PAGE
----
Hawaii recently adopted landmark laws requiring 100% renewable generation by 2045 and performance-based regulation of our electric utilities by 2021. The Hawaii Public Utilities Commission is now finishing a 2.5 year process to establish performance metrics and incentives for the Hawaiian Electric companies. I will give a brief overview of the issues addressed in this proceeding and discuss my role in this process. I will focus primarily on my work with the Ulupono Initiative to develop a forecast for the future design of the Oahu power system, for parties to use in benchmarking the financial effect of performance incentives on the utility. I will contrast this least-cost system design with a dirtier and costlier plan put forward by Hawaiian Electric. This will show some of the factors in play in performance-based ratemaking and highlight concerns to watch for as Hawaiian Electric moves ahead with integrated resource planning next year.

Mountain-to-sea ecological-resource management: Forested watersheds, coastal aquifers, and groundwater dependent ecosystems

Christopher Wada

Abstract

Improving the understanding of connections spanning from mountain to sea and integrating those connections into decision models have been increasingly recognized as key to effective coastal resource management. In this paper, we aim to improve our understanding of the relative importance of linkages between a forested watershed, a coastal groundwater aquifer, and a nearshore marine groundwater-dependent ecosystem (GDE) using a dynamic groundwater optimization framework and simple ecosystem equations. Data from the Kiholo aquifer on the Kona Coast of Hawai’i Island are used to numerically illustrate optimal joint management strategies and test the sensitivity of those strategies to variations in physical and behavioral parameter values. We find that for a plausible range of watershed management costs, protecting part of the recharge capture area is always optimal. Without watershed protection, maintaining a safe minimum standard growth rate for a GDE-dependent marine indicator species, reduces net present value non-trivially, but optimal investment in watershed conservation offsets that potential reduction by 75%. In general, we find that optimal watershed management and groundwater pumping are most sensitive to changes in water demand growth and parameters that describe nearshore salinity.

Tourism and water scarcity: The impact of hotels and vacation rentals on water resources

Nathan DeMaagd

Abstract

In many parts of the world, tourism is beginning to have a negative effect on natural resource sustainability. This is particularly true of small, isolated islands whose economies rely heavily on tourism, but have limited sources of freshwater. In these cases, the islands often rely on freshwater aquifers with withdrawal rates potentially exceeding sustainable yield. Changes in future climate may put further strains on the aquifers if recharge from rainfall decreases. Our study follows others who have investigated tourism-heavy islands by examining the relationship between tourism and water use on the Hawaiian island of Oahu, while contributing to the literature in two key ways: (1) unlike other studies that focus on islands in developing countries, we focus on an island in a highly industrialized nation with much different demographics, economy, and institutions; and (2) to our knowledge, we are the first to separately consider the effects of traditional hotels and resorts, and the increasingly-popular transient vacation rentals like Airbnb, VRBO, and Home Away. Using a 7-year panel of monthly billing data, along with information gathered about tourism, hotels, and Airbnbs, we find hotel water use is positively associated with hotel occupancy, but there is no significant relationship between residential water use and Airbnb occupancy. Limitations of the study are considered, and potential strategies for water resource sustainability in light of global tourism growth are discussed.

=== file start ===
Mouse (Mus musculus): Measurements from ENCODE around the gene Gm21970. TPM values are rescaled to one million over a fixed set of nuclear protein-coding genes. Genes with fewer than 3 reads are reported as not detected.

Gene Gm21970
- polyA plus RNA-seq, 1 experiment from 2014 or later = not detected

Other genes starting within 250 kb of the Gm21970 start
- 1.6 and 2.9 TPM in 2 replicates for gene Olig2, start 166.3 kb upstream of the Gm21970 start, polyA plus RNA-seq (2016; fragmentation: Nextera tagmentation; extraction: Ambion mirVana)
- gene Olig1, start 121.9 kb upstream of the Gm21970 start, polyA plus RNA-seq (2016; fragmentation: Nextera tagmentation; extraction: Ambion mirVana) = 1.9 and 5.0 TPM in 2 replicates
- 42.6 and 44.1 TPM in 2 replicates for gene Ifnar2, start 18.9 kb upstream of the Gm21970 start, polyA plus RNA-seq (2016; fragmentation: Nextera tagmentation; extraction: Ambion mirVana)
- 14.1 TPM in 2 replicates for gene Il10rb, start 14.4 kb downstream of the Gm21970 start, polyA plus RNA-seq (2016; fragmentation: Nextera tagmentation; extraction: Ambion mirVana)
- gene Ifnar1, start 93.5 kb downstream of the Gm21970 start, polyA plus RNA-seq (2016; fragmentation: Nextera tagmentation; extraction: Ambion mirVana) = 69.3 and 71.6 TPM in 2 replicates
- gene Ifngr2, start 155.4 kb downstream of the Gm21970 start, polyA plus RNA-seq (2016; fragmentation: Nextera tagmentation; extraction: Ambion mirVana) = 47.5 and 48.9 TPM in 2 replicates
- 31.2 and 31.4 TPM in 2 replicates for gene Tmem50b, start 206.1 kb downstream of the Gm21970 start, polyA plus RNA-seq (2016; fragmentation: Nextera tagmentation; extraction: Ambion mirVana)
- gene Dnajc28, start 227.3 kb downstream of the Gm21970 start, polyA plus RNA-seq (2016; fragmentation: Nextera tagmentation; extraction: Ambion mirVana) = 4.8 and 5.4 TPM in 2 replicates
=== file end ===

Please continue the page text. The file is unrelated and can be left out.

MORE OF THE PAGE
Incorporating historical spring discharge protection into groundwater management: A case study from Pearl Harbor Aquifer, Hawai‘i​

Kimberly M. Burnett, Ahmed S. Elshall, Christopher A. Wada, Aida Arik, Aly El-Kadi, Clifford I. Voss, Jade Delevaux, and Leah L. Bremer

Abstract

Groundwater management policy around the world increasingly seeks to protect groundwater-dependent ecosystems. This includes human uses tied to natural spring discharge that is important for these linked systems. There are few examples of practical tools to balance human groundwater use with ecological water demand related to spring discharge. Using a simulation optimization framework, we directly incorporate a spring discharge constraint into the analysis of sustainable yield for operationalizing groundwater policy in the state of Hawai‘i. Our application on the island of O‘ahu is a spring discharge-dependent watercress farm with historical, cultural, and ecological significance. This research provides decisionmakers in Hawai‘i with information regarding the trade-off between groundwater withdrawal and spring discharge, which is connected to multiple benefits, including historical and cultural values in line with codified state beneficial use protections.

The The Impact of Earthquake on Housing Prices near Nuclear Power Plants: Focusing on Kyungju City in Korea

Dongkyu Park

Abstract

This study focused on estimating the willingness to pay for housing to measure the value of potential risk of Nuclear Power Plant (NPP) in Korea by using Hedonic price model. This paper employed house transaction data with difference-in-differences method for estimating the value of NPP by comparing the impacts of two exogenous shocks on housing prices near Gori NPP in South Korea. One is the Fukushima nuclear accident in 2011 and another is the earthquake of Pohang city in 2017. The Fukushima accident does not affect housing prices near the NPP. On the other hand, there was a long term negative effect for the Pohang earthquake. The result shows that the potential risk of the NPP is well reflected in South Korea real estate market after the Pohang earthquake.